An incorrectly configured gcc or musl can result in a subtly broken toolchain, where the impact of such breakage might not show up until near the end of the build of an entire distribution. In most cases, a test suite failure will usually highlight this error before too much additional work is performed.

binutils installs its assembler and linker in two locations, $TOOL/bin and $TOOL/$TUPL/bin. The tools in one location are hard linked to the other. An important facet of the linker is its library search order. Detailed information can be obtained from ld by passing it the --verbose flag.

For example, an:

ld --verbose | grep SEARCH

will illustrate the current search paths and their order. It shows which files are linked by ld by compiling a dummy program and passing the --verbose switch to the linker.

Another example is:

gcc dummy.c -Wl,--verbose 2>&1 | grep succeeded

which will show all the files successfully opened during the linking.

The next ceras installed is gcc. An example of what can be seen during its run of configure is:

checking what assembler to use... /toolchain/x86_64-pc-linux-musl/bin/as
checking what linker to use... /toolchain/x86_64-pc-linux-musl/bin/ld

This is important for the reasons mentioned above. It also demonstrates that gcc's configure script does not search the $PATH directories to find which utilities to use. However, during the actual operation of gcc itself, the same search paths are not necessarily used. To find out which standard linker gcc will use, run:

gcc -print-prog-name=ld

Detailed information can be obtained from gcc by passing it the -v command line option while compiling a dummy program. For example:

gcc -v dummy.c

will show detailed information about the preprocessor, compilation, and assembly stages, including gcc's included search paths and their order.

Next installed are sanitized linux-headers. These allow the standard C library (musl) to interface with features that the linux kernel will provide.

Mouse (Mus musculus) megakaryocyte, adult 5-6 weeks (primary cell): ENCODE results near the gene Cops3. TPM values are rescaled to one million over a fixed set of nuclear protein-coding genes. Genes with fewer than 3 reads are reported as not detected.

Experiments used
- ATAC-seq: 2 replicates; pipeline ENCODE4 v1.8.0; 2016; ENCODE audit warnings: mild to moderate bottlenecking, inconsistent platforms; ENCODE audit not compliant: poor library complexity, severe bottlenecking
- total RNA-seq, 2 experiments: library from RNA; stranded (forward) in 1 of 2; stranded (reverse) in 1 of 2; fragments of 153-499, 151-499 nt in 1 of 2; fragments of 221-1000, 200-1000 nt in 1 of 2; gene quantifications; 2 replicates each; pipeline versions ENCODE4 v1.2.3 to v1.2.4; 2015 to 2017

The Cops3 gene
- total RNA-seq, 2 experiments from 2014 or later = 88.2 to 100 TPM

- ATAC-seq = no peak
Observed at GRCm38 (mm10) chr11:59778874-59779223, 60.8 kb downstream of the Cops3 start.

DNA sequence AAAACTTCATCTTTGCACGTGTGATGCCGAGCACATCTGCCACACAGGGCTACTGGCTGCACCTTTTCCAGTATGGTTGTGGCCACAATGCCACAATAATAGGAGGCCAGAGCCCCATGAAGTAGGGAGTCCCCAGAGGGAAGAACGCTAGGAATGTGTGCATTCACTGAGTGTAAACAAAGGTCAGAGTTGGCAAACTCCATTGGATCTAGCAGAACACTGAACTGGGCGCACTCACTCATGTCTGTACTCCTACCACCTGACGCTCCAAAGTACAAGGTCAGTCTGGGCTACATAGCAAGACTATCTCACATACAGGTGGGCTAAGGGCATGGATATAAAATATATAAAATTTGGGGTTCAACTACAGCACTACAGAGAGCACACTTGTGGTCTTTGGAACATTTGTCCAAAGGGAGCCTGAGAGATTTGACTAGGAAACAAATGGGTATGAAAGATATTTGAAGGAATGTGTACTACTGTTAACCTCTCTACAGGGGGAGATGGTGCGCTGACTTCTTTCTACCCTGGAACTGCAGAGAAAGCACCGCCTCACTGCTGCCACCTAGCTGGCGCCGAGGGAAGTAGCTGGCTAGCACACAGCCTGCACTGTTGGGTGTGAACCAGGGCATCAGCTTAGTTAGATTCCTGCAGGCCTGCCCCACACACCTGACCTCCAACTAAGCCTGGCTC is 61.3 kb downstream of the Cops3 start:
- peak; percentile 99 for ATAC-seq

The next ceras installed is musl. The most important considerations for building musl are gcc, binutils and linux-headers. The compiler is generally not an issue since musl will always use the compiler relating to the $CROSS_COMPILE variable; which in our case, compiler will be x86_64-pc-linux-musl-.

During the native construction of binutils, we are able to utilize the --with-lib-path configure switch to control ld's library search path.

For the native construction of gcc, its sources also need to be modified to tell gcc to use the new dynamic linker. Failure to do so will result in the gcc programs themselves having the name of the dynamic linker from the host system's /usr/lib (or /lib) directory embedded into them, which would defeat the goal of getting away from the host.

From this point onwards, the toolchain is self-contained and self-hosted. Chroot cerata belonging will all be constructed against the new musl in $TOOL.

Upon entering the chroot environment, the first major ceras to be installed is musl, due to its self-sufficient nature mentioned above. Once system muslis installed into /usr, we will perform a quick adjustment of the toolchain defaults, and then proceed in to envenomate the final system glaucus.